College can be stressful, so please know that there is someone that you can turn to for help.
The following information is meant to be useful for you as you guide your loved one through the stress & difficulties of being a college student. Remember that this is a transition and may require changes in relationships and expectations. Listening, giving support & interest, having an open mind and allowing change is part of the process of having a friend or family member in college.
Seasonal Variations for Student Problems
This can be an exciting time for some but for others it can be overwhelming. This is a time for making new friends. Involved students tend to do better academically so encourage your loved one to be involved on campus. It is also a good time for students to introduce themselves to professors and learn where the on-campus learning center resources are. See the "Coping with Change" section of the Self Help Guide.
A healthy diet, exercise and sufficient sleep are good ways to manage midterms and exams. Ask about friends & stress level. Healthy patterns of behavior can help with the months ahead. See the "Stress less!" section of the Self Help Guide.
November weather can be dreary & damp. Many students get sick as the cold and flu season begins. If your loved one has fallen behind in coursework encourage him/her to visit with professors. New student excitement may have given way to some discouragement. This is a good time to send your loved one a note or card.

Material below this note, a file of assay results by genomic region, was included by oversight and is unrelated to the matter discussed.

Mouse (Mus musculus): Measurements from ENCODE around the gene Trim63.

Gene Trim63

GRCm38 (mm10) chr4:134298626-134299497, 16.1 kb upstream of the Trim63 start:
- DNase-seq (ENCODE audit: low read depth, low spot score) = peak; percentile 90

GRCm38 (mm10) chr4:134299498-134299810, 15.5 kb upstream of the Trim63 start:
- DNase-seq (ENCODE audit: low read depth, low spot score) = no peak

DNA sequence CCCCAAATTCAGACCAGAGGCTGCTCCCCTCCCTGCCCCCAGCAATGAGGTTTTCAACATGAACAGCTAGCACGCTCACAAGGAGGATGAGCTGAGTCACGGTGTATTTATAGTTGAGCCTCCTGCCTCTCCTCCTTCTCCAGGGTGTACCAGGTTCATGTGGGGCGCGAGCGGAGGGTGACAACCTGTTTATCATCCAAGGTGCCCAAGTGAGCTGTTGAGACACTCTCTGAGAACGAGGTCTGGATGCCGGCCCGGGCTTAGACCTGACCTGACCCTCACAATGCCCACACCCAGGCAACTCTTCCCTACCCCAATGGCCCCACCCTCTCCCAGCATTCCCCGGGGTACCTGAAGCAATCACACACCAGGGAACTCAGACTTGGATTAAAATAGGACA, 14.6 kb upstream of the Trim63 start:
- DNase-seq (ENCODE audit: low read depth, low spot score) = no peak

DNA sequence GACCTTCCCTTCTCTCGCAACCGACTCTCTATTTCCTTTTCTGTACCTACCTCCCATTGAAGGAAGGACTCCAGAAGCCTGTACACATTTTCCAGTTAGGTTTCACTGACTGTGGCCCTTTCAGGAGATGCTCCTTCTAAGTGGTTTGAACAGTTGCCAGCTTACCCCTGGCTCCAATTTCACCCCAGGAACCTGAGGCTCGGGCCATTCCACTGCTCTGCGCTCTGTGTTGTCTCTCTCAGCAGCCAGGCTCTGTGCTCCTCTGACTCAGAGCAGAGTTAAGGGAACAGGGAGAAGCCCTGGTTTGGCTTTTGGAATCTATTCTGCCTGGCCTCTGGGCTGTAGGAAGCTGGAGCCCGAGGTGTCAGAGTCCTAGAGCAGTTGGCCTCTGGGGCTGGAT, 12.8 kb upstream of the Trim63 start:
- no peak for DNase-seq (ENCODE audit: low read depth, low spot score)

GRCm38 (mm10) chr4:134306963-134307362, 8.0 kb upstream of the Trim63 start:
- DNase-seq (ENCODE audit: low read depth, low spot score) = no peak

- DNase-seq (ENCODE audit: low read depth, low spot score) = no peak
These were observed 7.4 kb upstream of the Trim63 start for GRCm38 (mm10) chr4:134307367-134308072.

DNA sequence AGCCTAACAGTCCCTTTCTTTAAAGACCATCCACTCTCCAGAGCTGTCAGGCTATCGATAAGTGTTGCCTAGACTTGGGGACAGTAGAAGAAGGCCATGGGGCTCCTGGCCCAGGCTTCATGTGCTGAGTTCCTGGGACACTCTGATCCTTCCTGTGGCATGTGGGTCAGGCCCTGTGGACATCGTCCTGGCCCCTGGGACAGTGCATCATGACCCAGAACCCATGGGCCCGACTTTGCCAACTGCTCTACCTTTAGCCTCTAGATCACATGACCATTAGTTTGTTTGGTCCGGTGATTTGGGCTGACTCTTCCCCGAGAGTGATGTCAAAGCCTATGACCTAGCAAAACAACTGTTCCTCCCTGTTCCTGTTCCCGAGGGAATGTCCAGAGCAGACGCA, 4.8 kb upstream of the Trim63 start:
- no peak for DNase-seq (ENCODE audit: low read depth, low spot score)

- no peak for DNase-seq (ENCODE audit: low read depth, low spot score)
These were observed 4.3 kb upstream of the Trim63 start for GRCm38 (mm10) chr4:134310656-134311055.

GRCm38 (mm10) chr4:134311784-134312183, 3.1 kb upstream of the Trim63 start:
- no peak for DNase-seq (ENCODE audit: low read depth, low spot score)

Students are under a great deal of pressure finishing papers and studying for final exams. Students are often exhausted mentally and physically. See the "Why do I always get sick during exams?" section in the Self Help Guide.
Students receive fall semester grades and will either be thrilled or disappointed. Some students are eager for the long break and others are anxious to return to the new experiences of school. For parents it is natural for students to need you less and it is important not to take this personally. This is a process called individuation and it is a necessary part of growth and development. See the "Individuation" section of the Self Help Guide.
Extended periods of cold temperatures and a lack of sunshine may leave students “down” and restless. Alcohol use increases this time of year. Ask about general health and well-being. See the "Depression" section of the Self Help Guide.
March is mid-terms and that means stress. Spring is coming but students need to stay engaged. Ask about classes and stress level. Encourage healthy eating patterns, sleep and exercise. Use Spring Break wisely.
Warmer temperatures may make it harder to concentrate on academics. Ask about planning ahead for the rush of finals and papers in May.
The end of the academic year. May is a stressful month. For second year students there is the issue of leaving UWMC. Students will be both excited, sad and fearful. Students may be undecided about future directions. Encourage them to explore options. Visit the Career Exploration page.